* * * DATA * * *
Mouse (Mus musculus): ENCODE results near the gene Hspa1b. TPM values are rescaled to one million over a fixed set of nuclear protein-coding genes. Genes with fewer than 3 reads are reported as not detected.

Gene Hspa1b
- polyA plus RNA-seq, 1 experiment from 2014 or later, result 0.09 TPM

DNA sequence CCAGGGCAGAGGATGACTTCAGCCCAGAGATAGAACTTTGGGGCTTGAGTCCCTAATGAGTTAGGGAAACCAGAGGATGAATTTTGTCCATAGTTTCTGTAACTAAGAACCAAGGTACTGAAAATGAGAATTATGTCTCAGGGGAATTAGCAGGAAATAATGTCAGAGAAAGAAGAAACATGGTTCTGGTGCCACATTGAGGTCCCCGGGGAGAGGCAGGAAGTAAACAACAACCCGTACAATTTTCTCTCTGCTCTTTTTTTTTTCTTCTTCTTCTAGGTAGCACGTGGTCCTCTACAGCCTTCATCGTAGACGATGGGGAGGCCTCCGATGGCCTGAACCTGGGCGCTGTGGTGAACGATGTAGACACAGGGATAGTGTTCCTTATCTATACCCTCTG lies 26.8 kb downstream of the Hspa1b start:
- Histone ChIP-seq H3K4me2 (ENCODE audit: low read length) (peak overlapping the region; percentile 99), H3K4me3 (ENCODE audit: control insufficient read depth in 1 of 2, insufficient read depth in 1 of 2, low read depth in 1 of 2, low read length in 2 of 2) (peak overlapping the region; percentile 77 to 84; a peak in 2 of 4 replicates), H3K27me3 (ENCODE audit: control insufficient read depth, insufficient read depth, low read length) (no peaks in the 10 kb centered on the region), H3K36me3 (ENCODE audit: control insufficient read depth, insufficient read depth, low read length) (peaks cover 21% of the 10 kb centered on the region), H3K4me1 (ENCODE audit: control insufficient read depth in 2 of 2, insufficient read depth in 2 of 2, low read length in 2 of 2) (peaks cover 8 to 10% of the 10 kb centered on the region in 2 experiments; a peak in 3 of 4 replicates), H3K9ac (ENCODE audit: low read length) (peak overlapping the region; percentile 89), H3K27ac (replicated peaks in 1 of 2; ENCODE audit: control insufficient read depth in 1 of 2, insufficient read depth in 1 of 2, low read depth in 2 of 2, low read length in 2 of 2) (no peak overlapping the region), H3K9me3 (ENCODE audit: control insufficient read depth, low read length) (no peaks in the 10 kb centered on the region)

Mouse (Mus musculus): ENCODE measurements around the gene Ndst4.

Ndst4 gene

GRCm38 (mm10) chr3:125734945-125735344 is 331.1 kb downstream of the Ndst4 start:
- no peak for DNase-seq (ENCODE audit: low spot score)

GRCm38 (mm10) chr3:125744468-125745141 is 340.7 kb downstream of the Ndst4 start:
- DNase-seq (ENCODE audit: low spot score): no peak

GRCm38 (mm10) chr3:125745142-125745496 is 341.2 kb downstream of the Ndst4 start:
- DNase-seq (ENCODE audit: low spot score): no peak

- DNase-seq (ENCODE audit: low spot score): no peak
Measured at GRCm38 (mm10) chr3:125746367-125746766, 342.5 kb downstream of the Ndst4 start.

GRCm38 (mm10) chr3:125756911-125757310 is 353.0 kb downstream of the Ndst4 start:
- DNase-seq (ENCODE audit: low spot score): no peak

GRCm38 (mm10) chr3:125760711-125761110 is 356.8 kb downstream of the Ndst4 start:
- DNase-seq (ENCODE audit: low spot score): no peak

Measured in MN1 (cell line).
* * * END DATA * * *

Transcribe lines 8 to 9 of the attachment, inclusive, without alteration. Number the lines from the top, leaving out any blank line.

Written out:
GRCm38 (mm10) chr3:125734945-125735344 is 331.1 kb downstream of the Ndst4 start:
- no peak for DNase-seq (ENCODE audit: low spot score)